HARD AND SOFT SYSTEMS SCIENCE: COVINFORM will apply both “hard” systems science (i.e. quantification and predictive model-building), and “soft” systems science (i.e. the cultivation of “interaction, communication, and policy-making among the complex web of actors involved, including governments, international negotiators, businesses, conservationists, and civil society”) (Kirman et al. 2020). COVINFORM will proactively bridge quantitative and qualitative systems science through mixed-methods research on “interaction, communication, and policy-making,” as well as those dimensions of vulnerability that are difficult to quantify, following a case study approach.

MIXED-METHODS CASE STUDIES AND TRIANGULATION OF INTERSECTING VULNERABILITIES: COVINFORM will utilise quantitative, qualitative, and hybrid methods as demanded by the rapidly evolving situation – in keeping with established good practices in public health research (Padgett 2012). A three-level approach to data collection will be taken: 1) EU27 level + UK; 2) National and community level; 3) Case study level.

INNOVATIVE AND CREATIVE THEORIES AND METHODS: On the level of theory, the consortium’s overall approach innovatively synthesises cutting edge perspectives in quantitative social science (complex systems analysis) and humanistic and qualitative social science (intersectionality theory). On the level of research practice, the consortium’s case studies with impacted communities will utilise innovative and creative methods, including visual ethnography (e.g. video journals and/or drawing exercises) and participatory ethnography (e.g. training research participants in basic ethnographic methods and working collaboratively with them in face-to-face or online communities). The project will furthermore develop an innovative online qualitative research tool enabling the collection and semi-automated analysis of large samples of short-format qualitative data (e.g. self-videos).

RISK ASSESSMENT MODEL AND REPOSITORY DEVELOPMENT: COVINFORM will build risk assessment models, with both qualitative and quantitative data, that describes and evaluates the response and impact of COVID-19, particularly in relation to vulnerable groups, at different administrative levels across the EU27 MS and the UK (national, regional, and local).

Objectives

COVINFORM’s multidisciplinary and intersectional approach will examine how vulnerability is defined and addressed (if at all) in COVID-19 responses from government, public health and communication perspectives. The project will also examine the impact that different national, regional, and local responses have had on vulnerable and marginalised groups, and view these impacts through an intersectionality perspective to understand how different factors interconnect, potentially further increasing vulnerability and marginalisation. COVINFORM will develop solutions, guidelines and recommendations to ensure that the needs of vulnerable and marginalised groups are appropriately considered in potential further waves of COVID-19 and future pandemics.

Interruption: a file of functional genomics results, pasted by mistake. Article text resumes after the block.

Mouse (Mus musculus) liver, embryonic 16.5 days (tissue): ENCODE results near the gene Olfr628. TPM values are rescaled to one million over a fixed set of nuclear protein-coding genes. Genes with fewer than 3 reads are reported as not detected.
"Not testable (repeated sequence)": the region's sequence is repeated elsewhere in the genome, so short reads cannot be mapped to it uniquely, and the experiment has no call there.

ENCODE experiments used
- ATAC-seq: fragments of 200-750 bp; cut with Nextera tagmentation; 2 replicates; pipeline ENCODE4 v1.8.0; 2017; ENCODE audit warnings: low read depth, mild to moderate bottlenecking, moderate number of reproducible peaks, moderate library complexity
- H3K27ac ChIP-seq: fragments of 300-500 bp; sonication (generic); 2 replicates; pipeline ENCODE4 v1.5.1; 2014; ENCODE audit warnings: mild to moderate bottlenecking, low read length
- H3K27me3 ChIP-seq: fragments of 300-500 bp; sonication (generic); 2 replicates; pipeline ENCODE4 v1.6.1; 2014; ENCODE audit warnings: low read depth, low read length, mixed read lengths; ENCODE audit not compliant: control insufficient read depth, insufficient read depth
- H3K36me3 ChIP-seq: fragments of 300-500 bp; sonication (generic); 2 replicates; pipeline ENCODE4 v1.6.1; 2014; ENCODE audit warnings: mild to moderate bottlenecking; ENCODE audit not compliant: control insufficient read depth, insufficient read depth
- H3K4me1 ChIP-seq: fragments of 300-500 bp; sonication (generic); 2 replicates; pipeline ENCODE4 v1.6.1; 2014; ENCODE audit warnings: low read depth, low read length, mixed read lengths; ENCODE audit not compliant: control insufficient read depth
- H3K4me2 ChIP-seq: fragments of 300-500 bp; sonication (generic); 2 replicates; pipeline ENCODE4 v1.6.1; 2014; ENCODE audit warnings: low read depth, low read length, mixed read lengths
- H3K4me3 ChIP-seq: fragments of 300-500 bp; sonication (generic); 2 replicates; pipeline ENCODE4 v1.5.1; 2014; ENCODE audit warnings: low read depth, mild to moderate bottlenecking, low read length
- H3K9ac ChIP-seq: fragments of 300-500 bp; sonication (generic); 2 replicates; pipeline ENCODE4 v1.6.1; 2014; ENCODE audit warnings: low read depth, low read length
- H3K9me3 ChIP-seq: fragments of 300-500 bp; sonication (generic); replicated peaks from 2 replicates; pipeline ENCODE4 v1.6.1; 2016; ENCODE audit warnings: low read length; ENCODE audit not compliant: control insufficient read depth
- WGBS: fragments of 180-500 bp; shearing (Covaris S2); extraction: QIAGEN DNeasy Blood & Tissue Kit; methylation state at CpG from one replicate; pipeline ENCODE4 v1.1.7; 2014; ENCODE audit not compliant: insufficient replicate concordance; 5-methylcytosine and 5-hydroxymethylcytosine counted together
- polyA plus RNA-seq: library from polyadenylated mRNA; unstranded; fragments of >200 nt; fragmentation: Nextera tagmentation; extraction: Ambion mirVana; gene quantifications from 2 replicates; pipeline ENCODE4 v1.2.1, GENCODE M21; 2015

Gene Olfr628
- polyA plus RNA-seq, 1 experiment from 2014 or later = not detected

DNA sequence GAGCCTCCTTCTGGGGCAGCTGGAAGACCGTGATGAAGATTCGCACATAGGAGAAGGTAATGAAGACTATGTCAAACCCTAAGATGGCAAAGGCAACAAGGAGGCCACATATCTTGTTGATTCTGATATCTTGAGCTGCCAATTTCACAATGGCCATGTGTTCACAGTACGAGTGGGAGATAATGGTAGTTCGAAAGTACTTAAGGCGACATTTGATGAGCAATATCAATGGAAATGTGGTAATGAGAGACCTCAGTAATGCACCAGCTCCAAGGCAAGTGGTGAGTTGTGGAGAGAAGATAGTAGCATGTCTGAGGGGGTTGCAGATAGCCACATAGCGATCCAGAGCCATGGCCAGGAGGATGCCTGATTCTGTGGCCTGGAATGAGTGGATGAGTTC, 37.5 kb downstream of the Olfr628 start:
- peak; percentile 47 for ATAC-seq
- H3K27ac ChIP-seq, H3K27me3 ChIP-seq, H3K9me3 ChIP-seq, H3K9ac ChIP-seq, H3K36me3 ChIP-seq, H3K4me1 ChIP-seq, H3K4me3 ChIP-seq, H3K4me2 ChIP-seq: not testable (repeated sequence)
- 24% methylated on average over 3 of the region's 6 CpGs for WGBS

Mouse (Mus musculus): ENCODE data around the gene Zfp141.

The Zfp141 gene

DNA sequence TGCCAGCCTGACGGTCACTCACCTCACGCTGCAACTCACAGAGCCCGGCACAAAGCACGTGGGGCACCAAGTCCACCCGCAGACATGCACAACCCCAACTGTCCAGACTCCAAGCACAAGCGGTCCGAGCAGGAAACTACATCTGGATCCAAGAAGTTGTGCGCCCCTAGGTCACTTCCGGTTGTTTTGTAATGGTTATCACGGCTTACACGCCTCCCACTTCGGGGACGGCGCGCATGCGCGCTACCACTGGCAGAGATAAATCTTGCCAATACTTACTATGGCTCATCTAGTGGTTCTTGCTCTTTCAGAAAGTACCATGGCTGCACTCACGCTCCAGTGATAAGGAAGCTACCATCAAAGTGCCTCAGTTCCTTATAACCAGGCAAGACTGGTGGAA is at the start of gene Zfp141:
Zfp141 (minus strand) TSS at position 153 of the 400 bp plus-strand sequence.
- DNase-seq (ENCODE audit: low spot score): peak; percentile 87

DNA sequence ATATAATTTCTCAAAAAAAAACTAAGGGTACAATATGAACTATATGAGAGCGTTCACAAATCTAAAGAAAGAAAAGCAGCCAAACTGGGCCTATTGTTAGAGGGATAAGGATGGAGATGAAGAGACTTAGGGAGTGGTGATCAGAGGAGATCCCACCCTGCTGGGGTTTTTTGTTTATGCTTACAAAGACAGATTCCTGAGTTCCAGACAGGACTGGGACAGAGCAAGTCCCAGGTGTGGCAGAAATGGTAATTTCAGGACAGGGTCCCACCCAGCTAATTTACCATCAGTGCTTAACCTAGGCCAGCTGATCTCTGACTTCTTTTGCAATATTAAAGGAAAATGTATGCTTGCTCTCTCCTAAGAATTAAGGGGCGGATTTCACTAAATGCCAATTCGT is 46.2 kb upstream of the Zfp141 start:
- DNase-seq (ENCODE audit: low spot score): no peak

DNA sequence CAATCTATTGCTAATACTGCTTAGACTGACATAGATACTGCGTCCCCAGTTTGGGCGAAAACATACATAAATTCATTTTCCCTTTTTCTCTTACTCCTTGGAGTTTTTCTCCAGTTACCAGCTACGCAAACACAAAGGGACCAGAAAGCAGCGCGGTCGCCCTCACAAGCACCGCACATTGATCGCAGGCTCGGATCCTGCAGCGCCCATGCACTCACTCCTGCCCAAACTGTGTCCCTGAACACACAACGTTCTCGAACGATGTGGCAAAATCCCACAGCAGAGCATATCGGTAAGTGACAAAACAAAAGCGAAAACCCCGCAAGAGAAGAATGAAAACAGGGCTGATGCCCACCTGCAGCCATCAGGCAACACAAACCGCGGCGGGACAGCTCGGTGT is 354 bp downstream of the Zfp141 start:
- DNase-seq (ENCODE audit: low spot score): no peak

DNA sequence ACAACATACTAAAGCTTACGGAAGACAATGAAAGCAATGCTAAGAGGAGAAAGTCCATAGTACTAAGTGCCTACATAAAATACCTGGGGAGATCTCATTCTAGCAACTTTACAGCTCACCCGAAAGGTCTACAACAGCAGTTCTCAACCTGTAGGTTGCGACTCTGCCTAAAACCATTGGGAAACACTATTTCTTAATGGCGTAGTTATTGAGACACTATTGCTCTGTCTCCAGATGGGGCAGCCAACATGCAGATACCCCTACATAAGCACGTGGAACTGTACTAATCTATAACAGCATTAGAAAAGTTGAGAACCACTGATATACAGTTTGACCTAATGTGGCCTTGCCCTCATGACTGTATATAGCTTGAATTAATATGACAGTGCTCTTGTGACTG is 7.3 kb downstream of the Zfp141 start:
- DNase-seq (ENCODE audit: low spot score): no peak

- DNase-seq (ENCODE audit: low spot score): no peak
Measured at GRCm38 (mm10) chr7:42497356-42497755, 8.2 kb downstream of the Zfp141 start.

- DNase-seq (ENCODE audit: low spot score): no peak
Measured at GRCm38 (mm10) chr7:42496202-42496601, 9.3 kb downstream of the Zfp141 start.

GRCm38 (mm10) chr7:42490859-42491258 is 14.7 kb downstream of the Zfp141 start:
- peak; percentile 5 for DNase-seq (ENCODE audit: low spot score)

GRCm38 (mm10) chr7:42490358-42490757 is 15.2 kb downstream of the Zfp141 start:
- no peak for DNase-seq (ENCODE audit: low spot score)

COVINFORM assess COVID-19 responses and impacts in a multilevel governance framework, focusing on government, public health, and citizen responses and the role of information and communication at all stages of the pandemic. In doing so, it will identify and analyse strategies for inclusive and effective COVID-19 communication, including strategies to influence behaviour change, and a detailed analysis of factors influencing communication practices. The project will identify and assess measures and tools for the prevention of misinformation, disinformation, malinformation, ‘fake news’ and conspiracy theories and analyse and understand the impact of misinformation and digital communication on the mental health and well-being of different groups. The consortium will also research representation and justice in the media in connection with threat perceptions, prejudice, and discrimination. COVINFORM will develop guidance and recommendations for designing effective communication and combating misinformation.

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Methodology

The COVINFORM project will: 1) assess COVID-19 responses in a multilevel governance framework, with a focus on impacts on vulnerable groups (including undesired impacts and trade-offs) and intensive consideration of the role of information and communications; and 2) to develop an online portal and toolkit for stakeholders in the governmental, public health, and civil society/community domains integrating data streams, indices and indicators, models, primary research and case study findings, empirically grounded policy guidance, and creative assessment tools.

To achieve these goals, the following approaches will be applied: